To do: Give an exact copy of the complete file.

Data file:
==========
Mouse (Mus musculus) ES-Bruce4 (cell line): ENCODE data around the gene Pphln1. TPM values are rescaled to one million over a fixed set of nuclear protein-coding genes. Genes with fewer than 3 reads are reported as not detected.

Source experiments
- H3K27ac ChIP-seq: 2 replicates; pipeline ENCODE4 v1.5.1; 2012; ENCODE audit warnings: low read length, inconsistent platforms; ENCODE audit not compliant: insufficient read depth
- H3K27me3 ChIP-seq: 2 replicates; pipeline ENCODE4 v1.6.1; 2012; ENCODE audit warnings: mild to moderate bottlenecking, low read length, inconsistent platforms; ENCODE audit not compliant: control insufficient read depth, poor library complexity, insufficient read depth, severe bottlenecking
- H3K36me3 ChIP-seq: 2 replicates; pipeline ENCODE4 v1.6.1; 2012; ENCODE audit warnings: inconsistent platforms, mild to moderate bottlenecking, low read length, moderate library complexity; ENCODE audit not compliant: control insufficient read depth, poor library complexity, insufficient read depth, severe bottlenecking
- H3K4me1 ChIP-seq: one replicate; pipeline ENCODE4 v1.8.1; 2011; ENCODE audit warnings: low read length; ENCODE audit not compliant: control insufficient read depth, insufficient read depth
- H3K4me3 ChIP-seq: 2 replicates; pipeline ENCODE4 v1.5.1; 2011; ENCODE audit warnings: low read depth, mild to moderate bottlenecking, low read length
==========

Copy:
Mouse (Mus musculus) ES-Bruce4 (cell line): ENCODE data around the gene Pphln1. TPM values are rescaled to one million over a fixed set of nuclear protein-coding genes. Genes with fewer than 3 reads are reported as not detected.

Source experiments
- H3K27ac ChIP-seq: 2 replicates; pipeline ENCODE4 v1.5.1; 2012; ENCODE audit warnings: low read length, inconsistent platforms; ENCODE audit not compliant: insufficient read depth
- H3K27me3 ChIP-seq: 2 replicates; pipeline ENCODE4 v1.6.1; 2012; ENCODE audit warnings: mild to moderate bottlenecking, low read length, inconsistent platforms; ENCODE audit not compliant: control insufficient read depth, poor library complexity, insufficient read depth, severe bottlenecking
- H3K36me3 ChIP-seq: 2 replicates; pipeline ENCODE4 v1.6.1; 2012; ENCODE audit warnings: inconsistent platforms, mild to moderate bottlenecking, low read length, moderate library complexity; ENCODE audit not compliant: control insufficient read depth, poor library complexity, insufficient read depth, severe bottlenecking
- H3K4me1 ChIP-seq: one replicate; pipeline ENCODE4 v1.8.1; 2011; ENCODE audit warnings: low read length; ENCODE audit not compliant: control insufficient read depth, insufficient read depth
- H3K4me3 ChIP-seq: 2 replicates; pipeline ENCODE4 v1.5.1; 2011; ENCODE audit warnings: low read depth, mild to moderate bottlenecking, low read length